Politics, Moderate



Don't look away -- the horrors at the border are still happening

Esther J. Cepeda on

-- A new lawsuit underscores the corruption in America's deportation apparatus. A woman from Honduras who was living in Connecticut unlawfully was allegedly threatened with deportation and death by an immigration agent who, the woman said, sexually assaulted her for several years, impregnated her three times and paid for an abortion. The lawsuit names the U.S. Department of Homeland Security, U.S. Immigration and Customs Enforcement and a former ICE agent.

-- The Trump administration has new plans to take DNA samples from the hundreds of thousands of people living in detention centers without their consent. The Justice Department says this will help solve crimes, but where does the use of mass surveillance tools and involuntary capture of biometric data stop?

-- Lastly, more walls have captured President Trump's imagination. During a speech last Thursday in Pittsburgh, he told his adoring admirers: "And we're building a wall on the border of New Mexico. And we're building a wall in Colorado. We're building a beautiful wall. A big one that really works -- that you can't get over, you can't get under." Trump later tweeted that his reference to a Colorado wall -- hundreds of miles from the U.S-Mexico border -- was made "kiddingly."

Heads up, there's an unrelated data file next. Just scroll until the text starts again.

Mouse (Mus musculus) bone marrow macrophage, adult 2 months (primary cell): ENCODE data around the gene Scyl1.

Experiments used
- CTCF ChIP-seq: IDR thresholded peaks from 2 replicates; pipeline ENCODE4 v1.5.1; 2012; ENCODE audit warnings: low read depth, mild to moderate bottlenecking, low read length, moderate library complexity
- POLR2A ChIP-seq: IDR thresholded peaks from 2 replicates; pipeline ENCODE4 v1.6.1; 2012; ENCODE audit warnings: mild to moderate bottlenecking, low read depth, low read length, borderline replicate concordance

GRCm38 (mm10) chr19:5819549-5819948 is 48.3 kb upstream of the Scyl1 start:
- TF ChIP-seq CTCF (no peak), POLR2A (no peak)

Sure, you could just shrug your shoulders if none of these situations directly affects you. But civil liberties have a way of being eroded when no one's watching. And it's a short hop from how the Trump administration treats immigrants to how it could decide to treat foreign-born U.S. citizens and, then, U.S.-born citizens.

Open your eyes and see what's happening right now. Though none of us can take in the injustices without averting our gazes to regroup and recharge, please turn back. There are still children living in prison-like conditions at the border, if not in literal metal cages. There are still constitutional violations of migrants' rights and other horrors that require our sustained attention and anger -- all the way into November 2020.



Esther Cepeda's email address is estherjcepeda@washpost.com or follow her on Twitter @estherjcepeda.

(c) 2019, Washington Post Writers Group




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